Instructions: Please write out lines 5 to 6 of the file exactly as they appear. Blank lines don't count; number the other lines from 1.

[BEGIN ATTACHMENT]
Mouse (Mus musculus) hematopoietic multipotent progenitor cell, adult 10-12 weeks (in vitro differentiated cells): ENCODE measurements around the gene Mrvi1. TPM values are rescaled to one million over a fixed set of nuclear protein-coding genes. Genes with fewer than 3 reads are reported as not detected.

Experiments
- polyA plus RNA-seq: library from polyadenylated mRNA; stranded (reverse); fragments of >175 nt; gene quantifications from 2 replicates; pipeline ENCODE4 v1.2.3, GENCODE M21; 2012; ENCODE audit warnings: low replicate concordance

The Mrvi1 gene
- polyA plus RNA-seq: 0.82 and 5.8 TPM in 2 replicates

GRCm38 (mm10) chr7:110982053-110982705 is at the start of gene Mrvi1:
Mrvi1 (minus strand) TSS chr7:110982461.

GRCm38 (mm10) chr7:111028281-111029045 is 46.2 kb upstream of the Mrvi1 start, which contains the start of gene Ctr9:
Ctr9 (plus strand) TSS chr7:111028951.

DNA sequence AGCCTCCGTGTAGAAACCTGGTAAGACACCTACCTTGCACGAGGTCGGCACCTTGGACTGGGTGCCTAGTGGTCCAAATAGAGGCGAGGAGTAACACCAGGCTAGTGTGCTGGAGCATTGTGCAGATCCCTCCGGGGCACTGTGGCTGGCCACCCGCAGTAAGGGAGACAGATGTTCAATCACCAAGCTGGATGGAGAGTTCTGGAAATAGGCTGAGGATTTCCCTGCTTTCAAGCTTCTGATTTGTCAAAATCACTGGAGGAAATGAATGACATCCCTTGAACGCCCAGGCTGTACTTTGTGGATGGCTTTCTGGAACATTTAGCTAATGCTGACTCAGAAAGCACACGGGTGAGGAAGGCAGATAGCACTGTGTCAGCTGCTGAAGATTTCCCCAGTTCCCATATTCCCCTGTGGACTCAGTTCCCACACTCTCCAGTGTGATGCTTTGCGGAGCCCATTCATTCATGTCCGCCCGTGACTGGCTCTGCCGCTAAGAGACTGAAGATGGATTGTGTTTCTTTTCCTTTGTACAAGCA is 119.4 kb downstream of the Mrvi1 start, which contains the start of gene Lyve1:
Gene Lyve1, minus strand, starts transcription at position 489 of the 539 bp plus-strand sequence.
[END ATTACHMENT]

- polyA plus RNA-seq: 0.82 and 5.8 TPM in 2 replicates

GRCm38 (mm10) chr7:110982053-110982705 is at the start of gene Mrvi1: